Netflix beat BBC to The Crown “because they could fund it”
Staff Reporter | On 02, Nov 2016
This weekend sees the premiere of an epic new costume drama. Charting the life of Queen Elizabeth II, from her wedding through the Suez crisis, the royal series is the kind of thing traditional British TV does best. Where can you find this sumptuous landmark television event? Not on BBC One, or even BBC Two: The Crown is a Netflix original.
Why? The reason is simple: the BBC couldn’t afford it.
Speaking at last night’s premiere in London, attended by stars Matt Smith and Claire Foy, plus writer Peter Morgan, director Stephen Daldry (The Queen) admitted that he first wanted to show to be on the BBC, but the broadcaster’s budget couldn’t cover it.
“I wanted to do it for the BBC because the BBC are like the royal family, it’s part of my life, it’s part of my upbringing,” he told the press.
But the reported production budget of £100 million was too big for the channel’s coffers. Enter Netflix.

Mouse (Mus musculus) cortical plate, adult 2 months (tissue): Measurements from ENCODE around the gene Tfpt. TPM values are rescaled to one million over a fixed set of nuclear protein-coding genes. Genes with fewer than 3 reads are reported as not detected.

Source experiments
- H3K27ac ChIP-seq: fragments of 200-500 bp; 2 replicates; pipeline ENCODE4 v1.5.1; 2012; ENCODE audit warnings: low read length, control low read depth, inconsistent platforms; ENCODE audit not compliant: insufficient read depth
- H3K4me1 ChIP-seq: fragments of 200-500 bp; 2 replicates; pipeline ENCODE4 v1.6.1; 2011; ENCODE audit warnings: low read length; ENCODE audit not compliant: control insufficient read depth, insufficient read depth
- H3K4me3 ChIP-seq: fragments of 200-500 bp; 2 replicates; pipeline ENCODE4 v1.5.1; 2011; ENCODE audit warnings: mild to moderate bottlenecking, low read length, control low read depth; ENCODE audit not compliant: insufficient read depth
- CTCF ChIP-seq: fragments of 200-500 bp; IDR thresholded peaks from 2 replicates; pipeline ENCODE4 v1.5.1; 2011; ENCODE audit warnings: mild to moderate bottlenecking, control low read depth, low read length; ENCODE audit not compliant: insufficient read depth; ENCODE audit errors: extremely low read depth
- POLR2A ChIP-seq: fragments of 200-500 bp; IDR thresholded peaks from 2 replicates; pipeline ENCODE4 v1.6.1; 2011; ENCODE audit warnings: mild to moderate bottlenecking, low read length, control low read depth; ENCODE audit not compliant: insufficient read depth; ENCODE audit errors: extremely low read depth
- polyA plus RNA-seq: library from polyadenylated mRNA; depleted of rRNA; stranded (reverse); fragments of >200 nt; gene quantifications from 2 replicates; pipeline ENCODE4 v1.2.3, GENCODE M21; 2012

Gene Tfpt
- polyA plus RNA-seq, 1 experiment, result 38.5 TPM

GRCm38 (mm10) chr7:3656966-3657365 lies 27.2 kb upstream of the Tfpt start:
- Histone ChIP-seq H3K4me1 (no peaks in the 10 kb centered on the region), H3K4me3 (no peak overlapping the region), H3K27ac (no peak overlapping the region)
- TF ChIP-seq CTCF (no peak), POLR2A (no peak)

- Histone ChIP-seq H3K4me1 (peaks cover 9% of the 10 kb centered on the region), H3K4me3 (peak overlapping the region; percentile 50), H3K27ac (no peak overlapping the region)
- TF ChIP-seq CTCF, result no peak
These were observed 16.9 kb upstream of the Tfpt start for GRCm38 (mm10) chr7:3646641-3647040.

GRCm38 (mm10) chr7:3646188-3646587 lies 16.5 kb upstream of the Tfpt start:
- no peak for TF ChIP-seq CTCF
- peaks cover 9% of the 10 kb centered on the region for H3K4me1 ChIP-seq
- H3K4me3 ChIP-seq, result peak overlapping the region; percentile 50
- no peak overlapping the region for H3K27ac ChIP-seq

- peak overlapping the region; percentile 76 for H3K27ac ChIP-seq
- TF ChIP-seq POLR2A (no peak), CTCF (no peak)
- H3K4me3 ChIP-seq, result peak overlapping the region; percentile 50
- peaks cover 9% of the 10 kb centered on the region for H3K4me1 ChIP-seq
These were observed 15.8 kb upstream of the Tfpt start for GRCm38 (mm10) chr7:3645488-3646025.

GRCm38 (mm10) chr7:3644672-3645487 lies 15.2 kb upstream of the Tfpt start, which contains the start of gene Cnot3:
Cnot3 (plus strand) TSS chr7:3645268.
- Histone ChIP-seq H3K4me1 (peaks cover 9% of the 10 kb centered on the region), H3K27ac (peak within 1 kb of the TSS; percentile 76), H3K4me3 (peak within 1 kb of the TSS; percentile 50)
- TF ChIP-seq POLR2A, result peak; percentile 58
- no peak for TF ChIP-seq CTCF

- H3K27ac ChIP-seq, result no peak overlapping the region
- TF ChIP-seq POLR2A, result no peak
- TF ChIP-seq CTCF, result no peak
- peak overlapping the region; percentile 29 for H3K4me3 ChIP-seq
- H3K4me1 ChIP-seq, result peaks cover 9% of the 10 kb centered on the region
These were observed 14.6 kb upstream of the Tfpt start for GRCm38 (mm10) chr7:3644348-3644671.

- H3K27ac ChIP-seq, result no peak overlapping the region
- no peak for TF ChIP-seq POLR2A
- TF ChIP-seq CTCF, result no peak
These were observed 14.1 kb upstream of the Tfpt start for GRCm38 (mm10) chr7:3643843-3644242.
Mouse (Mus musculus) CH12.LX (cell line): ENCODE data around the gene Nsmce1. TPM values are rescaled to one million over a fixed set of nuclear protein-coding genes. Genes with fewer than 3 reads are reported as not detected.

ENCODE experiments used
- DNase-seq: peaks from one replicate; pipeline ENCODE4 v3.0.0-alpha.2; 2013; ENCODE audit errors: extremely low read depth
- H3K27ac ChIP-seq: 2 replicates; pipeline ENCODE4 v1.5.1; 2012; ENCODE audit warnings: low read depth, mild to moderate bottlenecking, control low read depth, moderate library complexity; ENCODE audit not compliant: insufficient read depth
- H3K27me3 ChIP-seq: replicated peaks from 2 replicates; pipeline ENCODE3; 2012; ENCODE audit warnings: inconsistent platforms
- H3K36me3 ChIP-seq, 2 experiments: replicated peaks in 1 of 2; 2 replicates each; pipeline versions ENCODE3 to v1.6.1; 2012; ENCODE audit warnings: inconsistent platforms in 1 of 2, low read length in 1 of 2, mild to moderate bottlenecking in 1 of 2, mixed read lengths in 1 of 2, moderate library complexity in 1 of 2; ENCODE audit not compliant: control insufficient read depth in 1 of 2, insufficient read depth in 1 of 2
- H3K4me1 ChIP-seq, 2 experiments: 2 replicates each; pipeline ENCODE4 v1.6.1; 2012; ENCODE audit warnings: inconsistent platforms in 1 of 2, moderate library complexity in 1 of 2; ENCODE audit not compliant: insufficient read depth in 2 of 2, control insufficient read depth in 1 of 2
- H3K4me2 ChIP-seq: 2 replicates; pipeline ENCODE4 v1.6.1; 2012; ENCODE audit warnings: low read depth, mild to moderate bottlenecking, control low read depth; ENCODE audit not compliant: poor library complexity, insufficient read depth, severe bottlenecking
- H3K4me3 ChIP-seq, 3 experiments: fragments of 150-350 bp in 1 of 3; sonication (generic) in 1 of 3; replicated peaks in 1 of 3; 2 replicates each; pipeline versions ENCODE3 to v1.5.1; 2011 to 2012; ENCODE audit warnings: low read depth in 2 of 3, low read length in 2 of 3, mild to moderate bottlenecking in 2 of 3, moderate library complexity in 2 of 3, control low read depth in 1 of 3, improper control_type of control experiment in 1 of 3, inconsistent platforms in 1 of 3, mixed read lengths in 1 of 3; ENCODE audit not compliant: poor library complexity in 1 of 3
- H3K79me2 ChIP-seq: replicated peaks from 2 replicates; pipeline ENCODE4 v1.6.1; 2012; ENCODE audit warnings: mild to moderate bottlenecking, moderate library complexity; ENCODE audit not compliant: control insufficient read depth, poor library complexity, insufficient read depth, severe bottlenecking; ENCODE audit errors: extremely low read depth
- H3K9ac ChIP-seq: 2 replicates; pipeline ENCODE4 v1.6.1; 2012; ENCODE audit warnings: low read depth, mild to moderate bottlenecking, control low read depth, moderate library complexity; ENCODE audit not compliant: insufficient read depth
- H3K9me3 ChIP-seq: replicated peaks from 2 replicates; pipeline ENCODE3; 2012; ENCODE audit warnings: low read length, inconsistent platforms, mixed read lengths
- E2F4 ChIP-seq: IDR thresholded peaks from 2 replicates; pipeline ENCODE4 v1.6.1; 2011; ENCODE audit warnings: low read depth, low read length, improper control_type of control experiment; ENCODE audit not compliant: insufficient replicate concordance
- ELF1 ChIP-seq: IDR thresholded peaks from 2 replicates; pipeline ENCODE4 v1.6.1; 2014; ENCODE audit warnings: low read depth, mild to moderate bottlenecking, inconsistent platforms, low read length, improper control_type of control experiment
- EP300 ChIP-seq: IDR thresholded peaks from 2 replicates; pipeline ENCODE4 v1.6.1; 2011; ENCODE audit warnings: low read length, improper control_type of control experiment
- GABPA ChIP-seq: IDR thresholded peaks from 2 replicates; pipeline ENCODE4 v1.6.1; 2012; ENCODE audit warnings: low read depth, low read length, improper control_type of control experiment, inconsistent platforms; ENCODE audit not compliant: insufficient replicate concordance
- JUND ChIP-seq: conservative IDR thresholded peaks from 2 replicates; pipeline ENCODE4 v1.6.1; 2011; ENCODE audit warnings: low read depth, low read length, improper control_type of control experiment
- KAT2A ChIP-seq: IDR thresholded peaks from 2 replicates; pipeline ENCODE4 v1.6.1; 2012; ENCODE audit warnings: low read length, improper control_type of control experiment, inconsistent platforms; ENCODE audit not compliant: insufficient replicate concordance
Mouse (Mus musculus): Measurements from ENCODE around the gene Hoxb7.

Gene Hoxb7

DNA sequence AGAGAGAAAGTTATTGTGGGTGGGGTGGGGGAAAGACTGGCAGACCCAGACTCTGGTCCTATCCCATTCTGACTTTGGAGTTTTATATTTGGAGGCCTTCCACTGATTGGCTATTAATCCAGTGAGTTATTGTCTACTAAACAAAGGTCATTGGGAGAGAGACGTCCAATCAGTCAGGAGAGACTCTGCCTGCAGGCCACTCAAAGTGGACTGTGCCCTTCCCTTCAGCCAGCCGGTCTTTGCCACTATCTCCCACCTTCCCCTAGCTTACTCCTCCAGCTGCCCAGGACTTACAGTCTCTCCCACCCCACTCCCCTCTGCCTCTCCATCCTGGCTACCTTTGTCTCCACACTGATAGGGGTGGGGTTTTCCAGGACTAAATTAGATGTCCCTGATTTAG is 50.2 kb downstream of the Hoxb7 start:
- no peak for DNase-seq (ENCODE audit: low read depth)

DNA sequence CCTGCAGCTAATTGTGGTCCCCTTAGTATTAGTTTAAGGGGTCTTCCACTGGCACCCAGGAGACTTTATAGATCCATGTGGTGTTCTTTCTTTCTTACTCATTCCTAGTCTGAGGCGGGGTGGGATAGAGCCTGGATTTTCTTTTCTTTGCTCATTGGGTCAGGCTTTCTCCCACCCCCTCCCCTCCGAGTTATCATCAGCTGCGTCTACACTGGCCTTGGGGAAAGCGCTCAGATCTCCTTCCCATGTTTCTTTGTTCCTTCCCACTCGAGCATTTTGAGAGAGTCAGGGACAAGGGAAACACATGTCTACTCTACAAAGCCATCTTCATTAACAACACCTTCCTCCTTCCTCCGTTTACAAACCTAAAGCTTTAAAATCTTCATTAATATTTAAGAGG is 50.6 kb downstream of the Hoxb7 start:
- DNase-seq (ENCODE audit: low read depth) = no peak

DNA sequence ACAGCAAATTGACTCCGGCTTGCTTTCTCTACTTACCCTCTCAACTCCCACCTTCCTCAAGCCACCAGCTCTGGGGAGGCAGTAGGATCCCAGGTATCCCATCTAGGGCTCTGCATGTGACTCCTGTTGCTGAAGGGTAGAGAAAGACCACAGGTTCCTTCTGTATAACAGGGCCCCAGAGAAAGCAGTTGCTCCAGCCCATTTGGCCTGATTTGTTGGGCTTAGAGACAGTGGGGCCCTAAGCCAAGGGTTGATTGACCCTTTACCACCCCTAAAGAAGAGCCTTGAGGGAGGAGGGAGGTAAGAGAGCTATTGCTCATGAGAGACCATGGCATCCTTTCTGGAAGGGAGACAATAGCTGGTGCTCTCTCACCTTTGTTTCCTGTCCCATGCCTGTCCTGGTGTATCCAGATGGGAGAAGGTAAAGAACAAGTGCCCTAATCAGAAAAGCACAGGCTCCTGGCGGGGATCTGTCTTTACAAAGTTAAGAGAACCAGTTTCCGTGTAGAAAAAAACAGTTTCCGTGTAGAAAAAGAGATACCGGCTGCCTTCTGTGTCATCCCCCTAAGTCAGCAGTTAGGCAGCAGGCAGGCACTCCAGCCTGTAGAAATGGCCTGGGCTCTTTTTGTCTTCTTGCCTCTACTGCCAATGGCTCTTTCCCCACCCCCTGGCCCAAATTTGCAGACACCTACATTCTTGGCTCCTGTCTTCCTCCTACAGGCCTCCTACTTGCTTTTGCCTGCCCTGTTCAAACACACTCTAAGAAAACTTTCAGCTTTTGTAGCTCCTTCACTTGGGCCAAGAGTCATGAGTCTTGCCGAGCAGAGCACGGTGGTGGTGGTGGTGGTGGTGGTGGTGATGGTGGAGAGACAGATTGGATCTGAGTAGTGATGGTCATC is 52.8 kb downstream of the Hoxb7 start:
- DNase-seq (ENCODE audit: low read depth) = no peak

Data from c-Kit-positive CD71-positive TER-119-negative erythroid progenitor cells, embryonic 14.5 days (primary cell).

The streaming site was “an easier broadcast in the first instance financially because they could fund the whole thing”, said Daldry.
“The problem with the BBC is that they couldn’t single fund it, they would have to go to other parties,” he added.
“And there might have been issues of – interference is the wrong question – editorial influence.”
His comments echo those of Danny Cohen, then BBC Director of TV, who said the corporation missed out on The Crown because they “couldn’t compete with the money” offered by the streaming giant.
Asked whether the Beeb would therefore miss out on more programmes in the future, Daldry commented: “I imagine the BBC would have gotten over it.”
The show arrives as the BBC faces growing pressure to cut budgets from the government, with jobs being axed and BBC Three being taken off air and turned into an online channel. Last month, Channel 4 also poached its flagship cooking programme The Great British Bake Off, with the BBC told they would need to match its rival’s £25 million yearly figure to keep the show, four times its current rate.
Stay tuned for our full interview with Stephen Daldry and Peter Morgan later this week.